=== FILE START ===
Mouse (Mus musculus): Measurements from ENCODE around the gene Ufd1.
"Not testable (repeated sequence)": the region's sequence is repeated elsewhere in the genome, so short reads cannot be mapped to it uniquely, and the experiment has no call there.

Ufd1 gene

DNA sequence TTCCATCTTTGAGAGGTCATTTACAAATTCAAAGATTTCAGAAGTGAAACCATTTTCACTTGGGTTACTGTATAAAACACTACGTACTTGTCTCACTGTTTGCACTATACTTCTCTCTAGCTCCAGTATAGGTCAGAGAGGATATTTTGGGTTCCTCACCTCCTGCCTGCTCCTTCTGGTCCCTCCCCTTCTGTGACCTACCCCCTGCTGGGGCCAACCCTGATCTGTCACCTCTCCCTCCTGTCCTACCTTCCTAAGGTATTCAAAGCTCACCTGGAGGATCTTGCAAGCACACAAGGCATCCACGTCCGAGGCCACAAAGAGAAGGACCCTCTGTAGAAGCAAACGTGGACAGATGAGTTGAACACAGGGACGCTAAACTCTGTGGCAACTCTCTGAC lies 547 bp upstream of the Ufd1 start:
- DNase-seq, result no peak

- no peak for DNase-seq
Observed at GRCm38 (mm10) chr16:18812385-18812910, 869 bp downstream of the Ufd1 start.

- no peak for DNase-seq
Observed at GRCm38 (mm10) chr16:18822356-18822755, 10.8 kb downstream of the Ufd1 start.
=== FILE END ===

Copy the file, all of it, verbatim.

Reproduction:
Mouse (Mus musculus): Measurements from ENCODE around the gene Ufd1.
"Not testable (repeated sequence)": the region's sequence is repeated elsewhere in the genome, so short reads cannot be mapped to it uniquely, and the experiment has no call there.

Ufd1 gene

DNA sequence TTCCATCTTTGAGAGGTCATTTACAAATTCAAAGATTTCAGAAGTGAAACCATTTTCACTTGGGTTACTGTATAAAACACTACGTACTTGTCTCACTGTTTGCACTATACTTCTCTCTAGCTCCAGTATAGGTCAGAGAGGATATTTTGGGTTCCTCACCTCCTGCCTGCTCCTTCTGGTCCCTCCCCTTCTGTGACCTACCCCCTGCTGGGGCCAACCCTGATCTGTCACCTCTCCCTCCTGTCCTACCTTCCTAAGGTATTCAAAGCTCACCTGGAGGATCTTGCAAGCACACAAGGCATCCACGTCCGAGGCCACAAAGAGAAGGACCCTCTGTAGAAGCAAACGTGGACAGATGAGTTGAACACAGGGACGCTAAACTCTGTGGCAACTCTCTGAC lies 547 bp upstream of the Ufd1 start:
- DNase-seq, result no peak

- no peak for DNase-seq
Observed at GRCm38 (mm10) chr16:18812385-18812910, 869 bp downstream of the Ufd1 start.

- no peak for DNase-seq
Observed at GRCm38 (mm10) chr16:18822356-18822755, 10.8 kb downstream of the Ufd1 start.